Same sex marriage – what does it change?

 

Australians have voted yes to the question “Should the law be changed to allow same-sex couples to marry” and now it has been signed into law. Same sex couples will able to be married as soon as 9 January 2018!


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So what effect will the new law have?


It is primarily a change to a single section in the Marriage Act – Section 5 which provides the definition of marriage “means the union of a man and a woman to the exclusion of all others, voluntarily entered into for life”. It is those words – man and a woman – that will change.

Nothing about children. Nothing about anything else. And in fact in 2008/2009 there were a lot of reforms that were made by the Federal Government which bought into line opposite sex and same sex de facto relationships for things such as superannuation, child support, property settlements when relationships broke down.

What those reforms did not do is to give us true equality with couples of the opposite sex. The reforms did not go so far to legislate for SSM – it fell short. It gave us ‘registered relationships’ where we could register our relationship with a state registry office. That is open to everyone – opposite and same sex couples. This is under a totally separate piece of legislation which is specific to each state; it is not federally acknowledged as a Marriage is.

What most don’t realise is that when you are married; when you have that piece of paper, the contract/certificate, which states you are married – you don’t have to prove anything.

When you don’t have that marriage certificate provided by a Government Department you have to prove the relationship. You must prove that you are who you say you are. It is not enough to say ‘I’m her partner’ – there are many other hoops that must be jumped through simply to prove your relationship. It is demeaning and unnecessary.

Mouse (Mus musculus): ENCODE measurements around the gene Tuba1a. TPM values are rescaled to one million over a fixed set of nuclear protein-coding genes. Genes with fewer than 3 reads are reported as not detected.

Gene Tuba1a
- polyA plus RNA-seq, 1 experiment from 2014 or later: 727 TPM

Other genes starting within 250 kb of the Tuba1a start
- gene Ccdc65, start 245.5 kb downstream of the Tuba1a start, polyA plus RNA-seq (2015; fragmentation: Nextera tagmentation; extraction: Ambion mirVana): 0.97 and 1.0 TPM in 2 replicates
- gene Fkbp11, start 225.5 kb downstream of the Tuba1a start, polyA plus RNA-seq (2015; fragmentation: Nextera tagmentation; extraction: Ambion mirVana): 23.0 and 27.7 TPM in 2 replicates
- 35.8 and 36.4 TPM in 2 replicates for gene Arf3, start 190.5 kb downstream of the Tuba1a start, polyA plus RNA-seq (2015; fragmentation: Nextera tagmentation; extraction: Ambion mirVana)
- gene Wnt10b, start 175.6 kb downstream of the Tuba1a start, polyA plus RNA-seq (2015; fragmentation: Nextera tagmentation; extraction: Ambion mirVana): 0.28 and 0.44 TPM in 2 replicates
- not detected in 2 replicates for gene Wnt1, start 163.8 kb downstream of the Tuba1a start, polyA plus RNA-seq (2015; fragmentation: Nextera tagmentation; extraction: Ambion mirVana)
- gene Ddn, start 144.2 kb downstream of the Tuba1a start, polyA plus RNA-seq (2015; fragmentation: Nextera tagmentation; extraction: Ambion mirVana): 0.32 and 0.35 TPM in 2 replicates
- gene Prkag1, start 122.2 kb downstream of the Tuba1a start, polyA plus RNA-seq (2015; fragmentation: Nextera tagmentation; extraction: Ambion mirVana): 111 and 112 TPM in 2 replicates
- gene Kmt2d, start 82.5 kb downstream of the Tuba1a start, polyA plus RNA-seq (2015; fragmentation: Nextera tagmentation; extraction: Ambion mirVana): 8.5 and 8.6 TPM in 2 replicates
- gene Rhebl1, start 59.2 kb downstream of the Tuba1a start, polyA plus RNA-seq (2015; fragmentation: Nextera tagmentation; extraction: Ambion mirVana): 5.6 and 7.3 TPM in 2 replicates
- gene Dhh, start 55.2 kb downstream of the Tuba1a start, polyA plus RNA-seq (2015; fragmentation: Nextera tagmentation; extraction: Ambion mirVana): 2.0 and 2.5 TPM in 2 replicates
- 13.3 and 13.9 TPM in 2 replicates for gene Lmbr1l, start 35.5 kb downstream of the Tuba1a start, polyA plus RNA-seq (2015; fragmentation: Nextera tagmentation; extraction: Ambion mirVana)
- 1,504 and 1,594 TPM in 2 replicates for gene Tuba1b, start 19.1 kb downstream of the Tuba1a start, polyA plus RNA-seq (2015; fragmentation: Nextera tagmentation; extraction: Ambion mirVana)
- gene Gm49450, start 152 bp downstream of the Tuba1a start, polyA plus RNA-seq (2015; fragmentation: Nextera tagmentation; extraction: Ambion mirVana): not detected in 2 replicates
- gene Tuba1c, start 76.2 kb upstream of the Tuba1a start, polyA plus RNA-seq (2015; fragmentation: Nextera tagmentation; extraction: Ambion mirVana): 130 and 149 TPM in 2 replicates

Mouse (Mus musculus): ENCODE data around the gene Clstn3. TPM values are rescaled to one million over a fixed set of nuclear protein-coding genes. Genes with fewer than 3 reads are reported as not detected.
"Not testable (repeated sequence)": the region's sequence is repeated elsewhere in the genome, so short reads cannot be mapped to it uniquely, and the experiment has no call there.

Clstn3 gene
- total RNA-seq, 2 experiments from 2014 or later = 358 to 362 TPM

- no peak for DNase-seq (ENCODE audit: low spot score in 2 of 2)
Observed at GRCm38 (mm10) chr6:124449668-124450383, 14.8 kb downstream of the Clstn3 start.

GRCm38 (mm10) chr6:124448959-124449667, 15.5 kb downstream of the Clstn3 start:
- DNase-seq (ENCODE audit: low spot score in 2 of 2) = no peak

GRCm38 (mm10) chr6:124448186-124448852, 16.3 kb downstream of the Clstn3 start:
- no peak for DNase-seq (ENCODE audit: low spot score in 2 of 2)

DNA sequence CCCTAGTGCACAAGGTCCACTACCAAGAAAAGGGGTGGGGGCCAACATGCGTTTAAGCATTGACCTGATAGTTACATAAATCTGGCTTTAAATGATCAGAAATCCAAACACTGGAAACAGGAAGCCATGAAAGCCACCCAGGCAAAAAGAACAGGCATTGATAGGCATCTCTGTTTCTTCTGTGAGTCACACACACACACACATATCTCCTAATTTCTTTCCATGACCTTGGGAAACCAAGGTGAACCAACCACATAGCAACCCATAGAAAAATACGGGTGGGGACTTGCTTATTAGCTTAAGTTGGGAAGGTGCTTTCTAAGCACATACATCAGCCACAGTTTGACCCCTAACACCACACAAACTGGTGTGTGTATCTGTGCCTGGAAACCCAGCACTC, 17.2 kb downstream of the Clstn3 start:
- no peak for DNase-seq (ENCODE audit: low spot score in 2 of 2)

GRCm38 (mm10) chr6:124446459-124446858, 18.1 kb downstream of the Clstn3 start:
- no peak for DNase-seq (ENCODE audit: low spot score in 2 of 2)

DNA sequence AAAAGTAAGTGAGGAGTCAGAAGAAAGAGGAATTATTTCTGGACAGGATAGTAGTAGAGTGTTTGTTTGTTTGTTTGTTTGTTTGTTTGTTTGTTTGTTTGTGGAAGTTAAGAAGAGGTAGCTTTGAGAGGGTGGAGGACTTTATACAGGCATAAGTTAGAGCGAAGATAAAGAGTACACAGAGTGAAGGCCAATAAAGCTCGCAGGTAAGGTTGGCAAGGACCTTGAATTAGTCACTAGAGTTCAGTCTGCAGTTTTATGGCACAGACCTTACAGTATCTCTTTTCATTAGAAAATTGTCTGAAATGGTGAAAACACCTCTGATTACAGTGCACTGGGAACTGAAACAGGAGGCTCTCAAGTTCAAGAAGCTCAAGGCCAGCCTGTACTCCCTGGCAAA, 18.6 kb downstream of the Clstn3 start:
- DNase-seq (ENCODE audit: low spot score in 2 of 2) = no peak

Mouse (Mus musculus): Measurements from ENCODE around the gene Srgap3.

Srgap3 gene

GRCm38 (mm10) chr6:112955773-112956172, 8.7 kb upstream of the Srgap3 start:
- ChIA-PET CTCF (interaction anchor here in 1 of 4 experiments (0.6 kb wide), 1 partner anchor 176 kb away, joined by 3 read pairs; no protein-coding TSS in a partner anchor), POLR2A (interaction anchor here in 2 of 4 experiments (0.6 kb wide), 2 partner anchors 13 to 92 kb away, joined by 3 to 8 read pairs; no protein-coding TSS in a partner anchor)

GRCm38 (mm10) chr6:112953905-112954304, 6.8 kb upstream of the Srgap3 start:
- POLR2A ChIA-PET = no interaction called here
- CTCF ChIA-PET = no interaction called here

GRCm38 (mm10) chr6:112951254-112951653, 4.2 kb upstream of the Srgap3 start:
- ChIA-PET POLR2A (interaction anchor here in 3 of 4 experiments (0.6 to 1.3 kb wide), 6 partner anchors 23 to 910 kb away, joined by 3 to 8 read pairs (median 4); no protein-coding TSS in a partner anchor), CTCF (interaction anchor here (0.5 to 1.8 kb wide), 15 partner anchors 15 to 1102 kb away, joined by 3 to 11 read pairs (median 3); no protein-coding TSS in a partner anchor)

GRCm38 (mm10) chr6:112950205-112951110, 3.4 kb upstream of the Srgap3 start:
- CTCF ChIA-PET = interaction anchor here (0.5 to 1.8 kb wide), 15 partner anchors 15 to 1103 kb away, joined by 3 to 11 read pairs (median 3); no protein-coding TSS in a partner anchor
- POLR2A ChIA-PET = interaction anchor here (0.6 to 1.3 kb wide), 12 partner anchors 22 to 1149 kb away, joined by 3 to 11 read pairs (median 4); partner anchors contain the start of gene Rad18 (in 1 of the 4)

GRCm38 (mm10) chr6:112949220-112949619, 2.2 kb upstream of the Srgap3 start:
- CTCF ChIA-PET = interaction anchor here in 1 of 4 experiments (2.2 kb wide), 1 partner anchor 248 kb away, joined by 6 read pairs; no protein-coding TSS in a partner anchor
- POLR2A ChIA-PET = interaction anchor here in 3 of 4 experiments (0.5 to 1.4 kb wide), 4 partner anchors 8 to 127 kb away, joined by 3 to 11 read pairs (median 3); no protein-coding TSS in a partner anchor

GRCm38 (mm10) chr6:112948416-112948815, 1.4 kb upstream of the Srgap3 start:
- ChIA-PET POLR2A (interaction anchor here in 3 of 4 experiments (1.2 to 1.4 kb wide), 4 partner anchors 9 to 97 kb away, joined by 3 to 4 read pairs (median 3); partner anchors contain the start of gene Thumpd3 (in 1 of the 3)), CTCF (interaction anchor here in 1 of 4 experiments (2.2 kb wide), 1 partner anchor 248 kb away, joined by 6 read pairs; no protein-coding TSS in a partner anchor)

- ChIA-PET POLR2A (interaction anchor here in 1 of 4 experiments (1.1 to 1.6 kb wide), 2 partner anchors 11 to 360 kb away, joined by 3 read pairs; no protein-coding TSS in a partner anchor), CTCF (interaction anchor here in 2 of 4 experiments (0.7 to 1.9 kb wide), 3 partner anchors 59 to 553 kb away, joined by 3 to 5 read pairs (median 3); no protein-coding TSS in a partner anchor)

Opposite sex couples have the choice of whether they get married. Same sex couples do not. Opposite sex couples have the choice to be able to make things easier for them legally regarding recognition of their relationship. Same sex couples do not.

The change that SSM will bring is that we have the option to get that certificate so that we can show it and then that is that. There is nothing else to prove. 

There is no Federal legislation that provides the same rights to same sex couples as it would to opposite sex couples – i.e. there is no Marriage Act equivalent for same sex couples. And that is a form of discrimination noting that my little legal dictionary here defines discrimination as “treating differently those who are alike in a relevant sense”.

So, in my opinion, those are the points and differences about SSM – it will stop the current discrimination and it will provide bring in line the choices and acknowledgements for everyone no matter whether they are opposite or same sex relationships; the choice to marry and the acknowledgement that comes with marriage.

 
Kate PatemanKate